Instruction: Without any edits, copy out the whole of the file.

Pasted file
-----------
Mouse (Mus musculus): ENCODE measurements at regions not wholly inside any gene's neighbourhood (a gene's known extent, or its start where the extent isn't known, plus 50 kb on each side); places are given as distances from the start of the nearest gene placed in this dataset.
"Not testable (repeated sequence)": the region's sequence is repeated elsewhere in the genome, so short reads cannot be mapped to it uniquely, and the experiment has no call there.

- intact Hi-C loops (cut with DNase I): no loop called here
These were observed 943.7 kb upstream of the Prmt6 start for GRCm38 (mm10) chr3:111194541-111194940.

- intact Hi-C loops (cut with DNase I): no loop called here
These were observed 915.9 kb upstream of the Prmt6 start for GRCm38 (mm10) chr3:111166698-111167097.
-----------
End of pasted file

Mouse (Mus musculus): ENCODE measurements at regions not wholly inside any gene's neighbourhood (a gene's known extent, or its start where the extent isn't known, plus 50 kb on each side); places are given as distances from the start of the nearest gene placed in this dataset.
"Not testable (repeated sequence)": the region's sequence is repeated elsewhere in the genome, so short reads cannot be mapped to it uniquely, and the experiment has no call there.

- intact Hi-C loops (cut with DNase I): no loop called here
These were observed 943.7 kb upstream of the Prmt6 start for GRCm38 (mm10) chr3:111194541-111194940.

- intact Hi-C loops (cut with DNase I): no loop called here
These were observed 915.9 kb upstream of the Prmt6 start for GRCm38 (mm10) chr3:111166698-111167097.